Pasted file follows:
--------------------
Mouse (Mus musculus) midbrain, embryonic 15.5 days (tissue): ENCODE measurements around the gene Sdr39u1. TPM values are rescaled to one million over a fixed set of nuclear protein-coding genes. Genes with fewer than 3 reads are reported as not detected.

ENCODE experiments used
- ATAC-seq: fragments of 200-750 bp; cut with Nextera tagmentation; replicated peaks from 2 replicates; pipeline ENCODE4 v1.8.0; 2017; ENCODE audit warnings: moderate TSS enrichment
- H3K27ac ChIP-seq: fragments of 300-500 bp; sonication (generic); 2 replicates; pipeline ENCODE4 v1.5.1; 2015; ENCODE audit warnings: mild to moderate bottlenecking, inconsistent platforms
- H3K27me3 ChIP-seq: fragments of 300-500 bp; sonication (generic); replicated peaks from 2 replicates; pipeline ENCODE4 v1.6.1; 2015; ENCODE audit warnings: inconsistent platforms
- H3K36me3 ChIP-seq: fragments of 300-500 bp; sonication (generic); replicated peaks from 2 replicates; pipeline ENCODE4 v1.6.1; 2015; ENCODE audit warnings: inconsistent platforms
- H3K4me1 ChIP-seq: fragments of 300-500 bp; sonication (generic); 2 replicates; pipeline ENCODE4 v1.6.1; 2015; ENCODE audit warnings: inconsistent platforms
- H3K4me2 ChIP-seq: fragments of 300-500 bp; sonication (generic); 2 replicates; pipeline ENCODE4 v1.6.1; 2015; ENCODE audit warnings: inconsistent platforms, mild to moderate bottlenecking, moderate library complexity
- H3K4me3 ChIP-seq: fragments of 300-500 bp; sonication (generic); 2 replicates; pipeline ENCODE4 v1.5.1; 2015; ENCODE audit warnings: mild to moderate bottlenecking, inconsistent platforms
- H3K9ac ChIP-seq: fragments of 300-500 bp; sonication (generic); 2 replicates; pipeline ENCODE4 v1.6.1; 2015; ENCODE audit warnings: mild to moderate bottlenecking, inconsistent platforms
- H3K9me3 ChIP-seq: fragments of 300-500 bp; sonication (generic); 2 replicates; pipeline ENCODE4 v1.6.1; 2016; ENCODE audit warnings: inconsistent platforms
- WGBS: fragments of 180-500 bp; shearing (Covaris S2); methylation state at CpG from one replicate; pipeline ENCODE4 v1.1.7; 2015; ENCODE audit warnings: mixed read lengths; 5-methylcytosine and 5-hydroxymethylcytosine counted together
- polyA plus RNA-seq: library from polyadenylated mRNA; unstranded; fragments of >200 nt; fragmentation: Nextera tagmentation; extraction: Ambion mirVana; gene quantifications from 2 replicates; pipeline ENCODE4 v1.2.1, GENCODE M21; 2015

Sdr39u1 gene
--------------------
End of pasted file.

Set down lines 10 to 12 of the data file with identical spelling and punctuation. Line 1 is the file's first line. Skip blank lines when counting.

- H3K9ac ChIP-seq: fragments of 300-500 bp; sonication (generic); 2 replicates; pipeline ENCODE4 v1.6.1; 2015; ENCODE audit warnings: mild to moderate bottlenecking, inconsistent platforms
- H3K9me3 ChIP-seq: fragments of 300-500 bp; sonication (generic); 2 replicates; pipeline ENCODE4 v1.6.1; 2016; ENCODE audit warnings: inconsistent platforms
- WGBS: fragments of 180-500 bp; shearing (Covaris S2); methylation state at CpG from one replicate; pipeline ENCODE4 v1.1.7; 2015; ENCODE audit warnings: mixed read lengths; 5-methylcytosine and 5-hydroxymethylcytosine counted together